National's Steven Joyce has accused Labour of panicking and "pork barrel" politics for its Mt Roskill byelection pledge to put $680 million into a light rail system for Auckland.
In an announcement linked to the Mt Roskill byelection on December 3, Labour leader Andrew Little released part of Labour's transport policy for Auckland - $680m to help pay for the first stage of a light rail system from Wynyard Quarter to Mt Roskill.
Little, joined by Labour's byelection candidate Michael Wood, set out Labour's plan on Sunday for the Government to pay half of the $1.36b cost for light rail and Auckland Council the other half.
Joyce said the promise was "taking pork barrel politics to a whole new level".
"Labour are hitting the panic button fairly early on," Mr Joyce says. "Promising a $1.4 billion rail link between the electorate and the city looks very desperate.
"If this is the sticker price for a Labour Party byelection campaign, all the other electorates across New Zealand will be asking for their $1.4 billion. To say nothing of every other electorate in Auckland looking for multi-billions in new railway lines. And we've still got more than a month to go."
It has echoes of last year's Northland byelection, when National was accused of ''pork barrel'' politics after Transport Minister Simon Bridges and its candidate Mark Osborne announced a promise to upgrade 10 one-way bridges in the region.
Joyce had overseen that campaign in which NZ First leader Winston Peters took the seat the National Party had long held.
Little dismissed Joyce's criticism, saying the light rail policy was completely different to National's policy to upgrade 10 bridges in Northland.
"We know transport is one of the top issues in the Mt Roskill campaign and have long called for light rail to be part of the transport plan. Compared to the ten bridges, eight of those bridges were not part of any plan at all. It was hastily put together out of the ministers' office specifically for the byelection."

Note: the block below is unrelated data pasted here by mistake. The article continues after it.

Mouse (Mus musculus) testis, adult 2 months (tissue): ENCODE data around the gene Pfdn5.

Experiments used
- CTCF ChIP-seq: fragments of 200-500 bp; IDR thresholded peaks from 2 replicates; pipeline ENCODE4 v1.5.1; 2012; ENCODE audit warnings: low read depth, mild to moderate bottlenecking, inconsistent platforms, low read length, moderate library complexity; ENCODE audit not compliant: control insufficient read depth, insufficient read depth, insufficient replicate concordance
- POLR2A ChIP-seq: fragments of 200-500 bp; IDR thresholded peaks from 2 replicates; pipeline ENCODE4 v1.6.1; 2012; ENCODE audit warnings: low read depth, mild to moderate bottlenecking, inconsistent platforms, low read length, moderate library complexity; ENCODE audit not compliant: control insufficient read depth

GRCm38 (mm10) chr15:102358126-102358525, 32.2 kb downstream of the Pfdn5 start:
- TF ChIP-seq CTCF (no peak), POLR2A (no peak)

He said National had effectively committed to light rail itself through the Auckland Transport Alignment Project and Labour's proposal was simply to bring that forward from 2028-38.
Labour's policy to fund 1000 more Police had also been timed for the Mt Roskill byelection and Little said it also proposed to re-open a community policing station in the electorate.
Little said no further major announcements were expected for the Mt Roskill byelectio. A policy announcement he was making on jobs at Labour's annual conference next weekend would be national.
The council has no money for light rail, but new mayor and former Mt Roskill MP Phil Goff has promised to bring forward light rail subject to a business case in the next long-term budget in 2018.
The 13km line would run via Britomart, along Queen St to Dominion Rd, ending near the Stoddard Rd-Sandringham Rd intersection, said Little, who was joined by Labour's candidate in the byelection, Michael Wood, at Dominion Rd in Balmoral.
Little said it was clearly needed to tackle congestion problems.
"Right now, gridlock is choking Auckland's ability to grow. Auckland is crying out for infrastructure projects to get the city moving, but the Government is out of touch and ignoring the problem. Labour will deliver, starting with a modern light rail line," Little said.
Little said the project would cut travel times, reduce congestion and pollution, improve health, and boost productivity. He said the homes of 29,000 people and 48,000 jobs are located within 500m of the planned stops, with major growth likely in the coming decade.
National's byelection candidate Parmjeet Parmar said Michael Wood's backing for the proposal was a change of tune, saying he had previously criticised it because it would delay upgrades to Dominion Rd.
"Just last year, my opponent issued a press release calling light rail 'not a fully formed proposal' and protesting that 'we don't have clear information about funding'.
"Suddenly this year, after Phil Goff announced his support of light rail in his Mayoral campaign, Mr Wood was tweeting in support of it."
Her own campaign would focus on local issues such as getting more buses, filling the gaps in bus routes, better bus shelters, changing T3 lanes and improving the safety of footpaths.